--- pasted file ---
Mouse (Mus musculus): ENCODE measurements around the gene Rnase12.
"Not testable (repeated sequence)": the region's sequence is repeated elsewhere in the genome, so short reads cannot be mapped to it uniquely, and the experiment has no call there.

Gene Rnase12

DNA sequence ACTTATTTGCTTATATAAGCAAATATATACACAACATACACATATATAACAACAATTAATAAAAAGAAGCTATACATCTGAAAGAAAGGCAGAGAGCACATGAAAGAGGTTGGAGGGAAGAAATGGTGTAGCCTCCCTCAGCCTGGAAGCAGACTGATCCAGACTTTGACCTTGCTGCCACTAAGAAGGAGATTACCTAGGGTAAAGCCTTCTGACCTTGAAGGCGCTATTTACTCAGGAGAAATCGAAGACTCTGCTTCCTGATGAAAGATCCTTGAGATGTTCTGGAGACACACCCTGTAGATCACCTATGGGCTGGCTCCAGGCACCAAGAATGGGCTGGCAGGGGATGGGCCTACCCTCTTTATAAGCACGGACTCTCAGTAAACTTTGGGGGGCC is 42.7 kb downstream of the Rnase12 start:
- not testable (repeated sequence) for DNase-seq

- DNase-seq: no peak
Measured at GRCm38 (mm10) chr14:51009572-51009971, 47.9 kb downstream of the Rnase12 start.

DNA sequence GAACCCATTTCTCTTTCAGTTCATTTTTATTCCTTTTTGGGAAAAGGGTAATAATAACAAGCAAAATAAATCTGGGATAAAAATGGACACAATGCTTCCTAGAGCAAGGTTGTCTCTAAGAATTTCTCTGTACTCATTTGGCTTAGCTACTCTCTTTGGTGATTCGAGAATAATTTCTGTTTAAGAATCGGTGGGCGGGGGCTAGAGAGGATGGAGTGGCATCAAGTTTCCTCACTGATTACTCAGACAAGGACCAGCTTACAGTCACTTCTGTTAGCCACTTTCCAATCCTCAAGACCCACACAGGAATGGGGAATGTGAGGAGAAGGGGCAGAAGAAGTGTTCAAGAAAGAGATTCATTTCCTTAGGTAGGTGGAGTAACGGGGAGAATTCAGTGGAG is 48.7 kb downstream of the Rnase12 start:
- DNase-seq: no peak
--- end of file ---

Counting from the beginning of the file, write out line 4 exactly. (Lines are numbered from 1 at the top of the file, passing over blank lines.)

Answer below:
DNA sequence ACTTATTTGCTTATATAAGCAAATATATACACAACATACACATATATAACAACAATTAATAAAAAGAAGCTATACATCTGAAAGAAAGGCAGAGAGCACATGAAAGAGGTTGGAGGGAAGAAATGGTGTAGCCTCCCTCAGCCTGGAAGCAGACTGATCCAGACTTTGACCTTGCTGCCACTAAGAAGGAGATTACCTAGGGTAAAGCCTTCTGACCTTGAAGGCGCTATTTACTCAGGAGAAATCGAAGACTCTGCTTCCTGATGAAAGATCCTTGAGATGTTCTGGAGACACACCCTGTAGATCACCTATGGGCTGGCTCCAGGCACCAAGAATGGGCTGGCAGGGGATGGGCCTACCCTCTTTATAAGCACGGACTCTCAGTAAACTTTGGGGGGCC is 42.7 kb downstream of the Rnase12 start: